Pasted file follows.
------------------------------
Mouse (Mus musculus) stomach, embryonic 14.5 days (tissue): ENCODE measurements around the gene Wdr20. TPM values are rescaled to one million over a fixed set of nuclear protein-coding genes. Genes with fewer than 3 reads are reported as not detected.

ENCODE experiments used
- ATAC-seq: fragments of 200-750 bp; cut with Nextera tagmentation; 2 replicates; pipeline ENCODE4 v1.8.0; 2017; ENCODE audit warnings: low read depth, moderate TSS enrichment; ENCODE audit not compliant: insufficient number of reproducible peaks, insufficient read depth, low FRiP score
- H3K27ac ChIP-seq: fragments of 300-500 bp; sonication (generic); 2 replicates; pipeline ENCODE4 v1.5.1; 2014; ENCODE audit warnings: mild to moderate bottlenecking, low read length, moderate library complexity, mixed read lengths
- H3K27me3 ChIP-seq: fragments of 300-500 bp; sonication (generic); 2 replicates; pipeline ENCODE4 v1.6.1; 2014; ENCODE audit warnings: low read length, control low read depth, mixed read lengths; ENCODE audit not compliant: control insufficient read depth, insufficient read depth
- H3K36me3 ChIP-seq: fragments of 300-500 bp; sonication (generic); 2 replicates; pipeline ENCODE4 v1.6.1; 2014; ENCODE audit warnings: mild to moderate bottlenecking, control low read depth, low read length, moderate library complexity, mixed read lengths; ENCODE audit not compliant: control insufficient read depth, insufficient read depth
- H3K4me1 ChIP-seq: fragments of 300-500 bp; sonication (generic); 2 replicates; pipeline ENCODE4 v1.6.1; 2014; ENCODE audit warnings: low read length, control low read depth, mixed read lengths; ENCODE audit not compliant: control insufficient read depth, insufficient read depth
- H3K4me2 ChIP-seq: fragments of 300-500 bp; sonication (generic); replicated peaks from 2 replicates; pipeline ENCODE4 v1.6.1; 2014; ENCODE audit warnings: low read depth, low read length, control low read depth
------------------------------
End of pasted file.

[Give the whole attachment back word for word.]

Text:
Mouse (Mus musculus) stomach, embryonic 14.5 days (tissue): ENCODE measurements around the gene Wdr20. TPM values are rescaled to one million over a fixed set of nuclear protein-coding genes. Genes with fewer than 3 reads are reported as not detected.

ENCODE experiments used
- ATAC-seq: fragments of 200-750 bp; cut with Nextera tagmentation; 2 replicates; pipeline ENCODE4 v1.8.0; 2017; ENCODE audit warnings: low read depth, moderate TSS enrichment; ENCODE audit not compliant: insufficient number of reproducible peaks, insufficient read depth, low FRiP score
- H3K27ac ChIP-seq: fragments of 300-500 bp; sonication (generic); 2 replicates; pipeline ENCODE4 v1.5.1; 2014; ENCODE audit warnings: mild to moderate bottlenecking, low read length, moderate library complexity, mixed read lengths
- H3K27me3 ChIP-seq: fragments of 300-500 bp; sonication (generic); 2 replicates; pipeline ENCODE4 v1.6.1; 2014; ENCODE audit warnings: low read length, control low read depth, mixed read lengths; ENCODE audit not compliant: control insufficient read depth, insufficient read depth
- H3K36me3 ChIP-seq: fragments of 300-500 bp; sonication (generic); 2 replicates; pipeline ENCODE4 v1.6.1; 2014; ENCODE audit warnings: mild to moderate bottlenecking, control low read depth, low read length, moderate library complexity, mixed read lengths; ENCODE audit not compliant: control insufficient read depth, insufficient read depth
- H3K4me1 ChIP-seq: fragments of 300-500 bp; sonication (generic); 2 replicates; pipeline ENCODE4 v1.6.1; 2014; ENCODE audit warnings: low read length, control low read depth, mixed read lengths; ENCODE audit not compliant: control insufficient read depth, insufficient read depth
- H3K4me2 ChIP-seq: fragments of 300-500 bp; sonication (generic); replicated peaks from 2 replicates; pipeline ENCODE4 v1.6.1; 2014; ENCODE audit warnings: low read depth, low read length, control low read depth